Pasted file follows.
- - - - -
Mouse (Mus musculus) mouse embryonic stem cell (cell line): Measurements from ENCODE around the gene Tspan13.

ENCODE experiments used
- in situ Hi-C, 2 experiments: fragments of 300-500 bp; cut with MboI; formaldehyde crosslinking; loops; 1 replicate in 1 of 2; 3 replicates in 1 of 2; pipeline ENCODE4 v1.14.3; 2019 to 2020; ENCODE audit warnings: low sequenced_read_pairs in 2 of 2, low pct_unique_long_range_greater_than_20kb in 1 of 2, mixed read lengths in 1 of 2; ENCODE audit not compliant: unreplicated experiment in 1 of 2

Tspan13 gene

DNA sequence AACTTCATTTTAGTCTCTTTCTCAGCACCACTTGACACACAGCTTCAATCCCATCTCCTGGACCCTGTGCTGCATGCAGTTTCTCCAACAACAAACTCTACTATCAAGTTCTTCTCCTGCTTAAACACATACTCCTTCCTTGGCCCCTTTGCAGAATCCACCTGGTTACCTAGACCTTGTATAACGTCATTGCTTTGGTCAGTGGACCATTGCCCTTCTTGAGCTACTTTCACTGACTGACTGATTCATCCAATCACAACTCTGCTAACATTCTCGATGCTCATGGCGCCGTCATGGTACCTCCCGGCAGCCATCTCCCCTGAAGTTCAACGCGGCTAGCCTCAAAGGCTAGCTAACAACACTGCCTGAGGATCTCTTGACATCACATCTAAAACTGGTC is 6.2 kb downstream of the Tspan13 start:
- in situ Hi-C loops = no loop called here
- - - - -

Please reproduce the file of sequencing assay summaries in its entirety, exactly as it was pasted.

Mouse (Mus musculus) mouse embryonic stem cell (cell line): Measurements from ENCODE around the gene Tspan13.

ENCODE experiments used
- in situ Hi-C, 2 experiments: fragments of 300-500 bp; cut with MboI; formaldehyde crosslinking; loops; 1 replicate in 1 of 2; 3 replicates in 1 of 2; pipeline ENCODE4 v1.14.3; 2019 to 2020; ENCODE audit warnings: low sequenced_read_pairs in 2 of 2, low pct_unique_long_range_greater_than_20kb in 1 of 2, mixed read lengths in 1 of 2; ENCODE audit not compliant: unreplicated experiment in 1 of 2

Tspan13 gene

DNA sequence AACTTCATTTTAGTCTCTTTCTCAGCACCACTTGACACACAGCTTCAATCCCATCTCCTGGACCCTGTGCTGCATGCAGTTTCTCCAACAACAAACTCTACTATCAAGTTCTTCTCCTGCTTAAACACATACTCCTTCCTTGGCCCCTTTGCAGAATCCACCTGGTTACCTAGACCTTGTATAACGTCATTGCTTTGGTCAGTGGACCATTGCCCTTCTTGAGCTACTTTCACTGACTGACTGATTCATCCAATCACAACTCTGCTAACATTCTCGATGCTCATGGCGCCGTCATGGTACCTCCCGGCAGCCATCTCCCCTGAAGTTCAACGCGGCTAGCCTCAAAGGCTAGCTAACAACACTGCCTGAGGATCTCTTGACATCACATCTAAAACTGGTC is 6.2 kb downstream of the Tspan13 start:
- in situ Hi-C loops = no loop called here